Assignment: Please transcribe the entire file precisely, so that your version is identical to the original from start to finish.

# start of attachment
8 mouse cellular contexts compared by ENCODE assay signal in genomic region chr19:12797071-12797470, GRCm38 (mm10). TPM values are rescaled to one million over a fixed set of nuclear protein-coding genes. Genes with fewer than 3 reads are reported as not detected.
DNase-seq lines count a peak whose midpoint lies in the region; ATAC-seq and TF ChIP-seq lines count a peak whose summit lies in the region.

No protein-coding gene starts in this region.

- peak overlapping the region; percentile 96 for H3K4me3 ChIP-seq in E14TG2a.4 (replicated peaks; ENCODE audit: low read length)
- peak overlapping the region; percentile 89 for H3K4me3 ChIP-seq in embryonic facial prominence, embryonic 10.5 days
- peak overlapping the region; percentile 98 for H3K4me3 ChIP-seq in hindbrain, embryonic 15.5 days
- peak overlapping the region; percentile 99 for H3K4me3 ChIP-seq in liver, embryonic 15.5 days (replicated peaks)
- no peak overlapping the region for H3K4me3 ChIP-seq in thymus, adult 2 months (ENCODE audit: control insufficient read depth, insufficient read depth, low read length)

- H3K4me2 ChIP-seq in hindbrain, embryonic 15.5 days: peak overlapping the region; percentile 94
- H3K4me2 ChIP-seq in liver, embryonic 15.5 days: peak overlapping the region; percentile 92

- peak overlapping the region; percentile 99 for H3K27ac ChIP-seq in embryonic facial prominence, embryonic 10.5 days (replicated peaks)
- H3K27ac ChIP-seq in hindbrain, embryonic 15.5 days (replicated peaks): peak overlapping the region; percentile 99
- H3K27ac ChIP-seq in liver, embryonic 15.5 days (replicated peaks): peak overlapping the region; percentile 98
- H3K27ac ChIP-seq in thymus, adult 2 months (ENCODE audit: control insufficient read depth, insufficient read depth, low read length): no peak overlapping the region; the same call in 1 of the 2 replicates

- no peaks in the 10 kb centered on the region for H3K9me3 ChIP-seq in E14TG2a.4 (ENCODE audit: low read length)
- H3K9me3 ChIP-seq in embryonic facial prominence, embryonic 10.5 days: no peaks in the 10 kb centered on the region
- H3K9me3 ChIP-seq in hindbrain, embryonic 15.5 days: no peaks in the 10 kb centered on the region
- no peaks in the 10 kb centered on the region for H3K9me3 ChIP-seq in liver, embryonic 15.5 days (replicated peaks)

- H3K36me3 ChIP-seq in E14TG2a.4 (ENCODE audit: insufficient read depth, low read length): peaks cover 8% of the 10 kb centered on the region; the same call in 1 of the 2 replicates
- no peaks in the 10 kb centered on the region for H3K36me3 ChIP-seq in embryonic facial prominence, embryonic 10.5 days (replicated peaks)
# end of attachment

8 mouse cellular contexts compared by ENCODE assay signal in genomic region chr19:12797071-12797470, GRCm38 (mm10). TPM values are rescaled to one million over a fixed set of nuclear protein-coding genes. Genes with fewer than 3 reads are reported as not detected.
DNase-seq lines count a peak whose midpoint lies in the region; ATAC-seq and TF ChIP-seq lines count a peak whose summit lies in the region.

No protein-coding gene starts in this region.

- peak overlapping the region; percentile 96 for H3K4me3 ChIP-seq in E14TG2a.4 (replicated peaks; ENCODE audit: low read length)
- peak overlapping the region; percentile 89 for H3K4me3 ChIP-seq in embryonic facial prominence, embryonic 10.5 days
- peak overlapping the region; percentile 98 for H3K4me3 ChIP-seq in hindbrain, embryonic 15.5 days
- peak overlapping the region; percentile 99 for H3K4me3 ChIP-seq in liver, embryonic 15.5 days (replicated peaks)
- no peak overlapping the region for H3K4me3 ChIP-seq in thymus, adult 2 months (ENCODE audit: control insufficient read depth, insufficient read depth, low read length)

- H3K4me2 ChIP-seq in hindbrain, embryonic 15.5 days: peak overlapping the region; percentile 94
- H3K4me2 ChIP-seq in liver, embryonic 15.5 days: peak overlapping the region; percentile 92

- peak overlapping the region; percentile 99 for H3K27ac ChIP-seq in embryonic facial prominence, embryonic 10.5 days (replicated peaks)
- H3K27ac ChIP-seq in hindbrain, embryonic 15.5 days (replicated peaks): peak overlapping the region; percentile 99
- H3K27ac ChIP-seq in liver, embryonic 15.5 days (replicated peaks): peak overlapping the region; percentile 98
- H3K27ac ChIP-seq in thymus, adult 2 months (ENCODE audit: control insufficient read depth, insufficient read depth, low read length): no peak overlapping the region; the same call in 1 of the 2 replicates

- no peaks in the 10 kb centered on the region for H3K9me3 ChIP-seq in E14TG2a.4 (ENCODE audit: low read length)
- H3K9me3 ChIP-seq in embryonic facial prominence, embryonic 10.5 days: no peaks in the 10 kb centered on the region
- H3K9me3 ChIP-seq in hindbrain, embryonic 15.5 days: no peaks in the 10 kb centered on the region
- no peaks in the 10 kb centered on the region for H3K9me3 ChIP-seq in liver, embryonic 15.5 days (replicated peaks)

- H3K36me3 ChIP-seq in E14TG2a.4 (ENCODE audit: insufficient read depth, low read length): peaks cover 8% of the 10 kb centered on the region; the same call in 1 of the 2 replicates
- no peaks in the 10 kb centered on the region for H3K36me3 ChIP-seq in embryonic facial prominence, embryonic 10.5 days (replicated peaks)